After the big hill, I rode by myself back to Mont Ryan where I turned off the highway and down a street when CLANK, CLANK, CLANK, CLANK!!  WTF????  I stopped and looked at my rear tire (it’s always the rear tire).  I had run over a two inch nail that had pierced the tire and came out the side wall.  It was hitting the frame.  This was trouble as although I carry spare inner tubes, I don’t have an extra tire and this was a brand new tire I put on just before I left.  I had the bike flipped over and the tire taken off when one of the coaches rode up.  I wasn’t sure if I could even repair the tire given the damage to the side of the tire.  He offered to fix the flat (I told him I could fix it myself, but he insisted-uhh ok).  He stuck an empty GU gel pack in between the tire and inner tube to keep the inner tube from seeping out through the hole in the tire.  It seemed to work as the tire pressure held.  That was good as it would have been bad having the tire blow out as I came tearing down the hill at 70 km/hr.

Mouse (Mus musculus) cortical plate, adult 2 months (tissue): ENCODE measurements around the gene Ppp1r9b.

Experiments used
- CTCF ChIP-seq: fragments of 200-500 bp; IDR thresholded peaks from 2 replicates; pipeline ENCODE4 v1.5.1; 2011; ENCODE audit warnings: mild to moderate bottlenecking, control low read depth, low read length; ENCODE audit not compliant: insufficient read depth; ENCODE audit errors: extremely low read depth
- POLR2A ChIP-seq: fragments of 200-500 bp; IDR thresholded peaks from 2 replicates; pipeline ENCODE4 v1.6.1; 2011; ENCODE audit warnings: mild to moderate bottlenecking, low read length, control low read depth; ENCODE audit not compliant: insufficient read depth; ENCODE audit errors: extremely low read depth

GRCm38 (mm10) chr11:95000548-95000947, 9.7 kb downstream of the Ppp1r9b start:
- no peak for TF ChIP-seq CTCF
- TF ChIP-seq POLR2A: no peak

The climb to Lac Superior was tough but the compact crank made it that much easier and I was interested in to seeing how I would feel after the second loop.  I took a short rest and refueled at the village where NRG had another car set up.  I was trying to drink one bottle of mixture per hour but the rest stop screwed up my time.  As a result, I tried to make up time and gulped down a bottle before the fourth hour was up.  That was a mistake as although the ride on the second loop to the turnaround was uneventful my stomach felt full and hard.  It started to gurgle and I thought I needed solid food so I ate some chomps.  The more I rode, the worse my stomach felt until I decided to stop.  I leaned over the bike and threw up for a couple of minutes.  I could only taste the Hammer Perpetrum as I threw up.  I felt better but my stomach was still sore.  Lesson learnt.  Don’t try and catch up on your nutrition.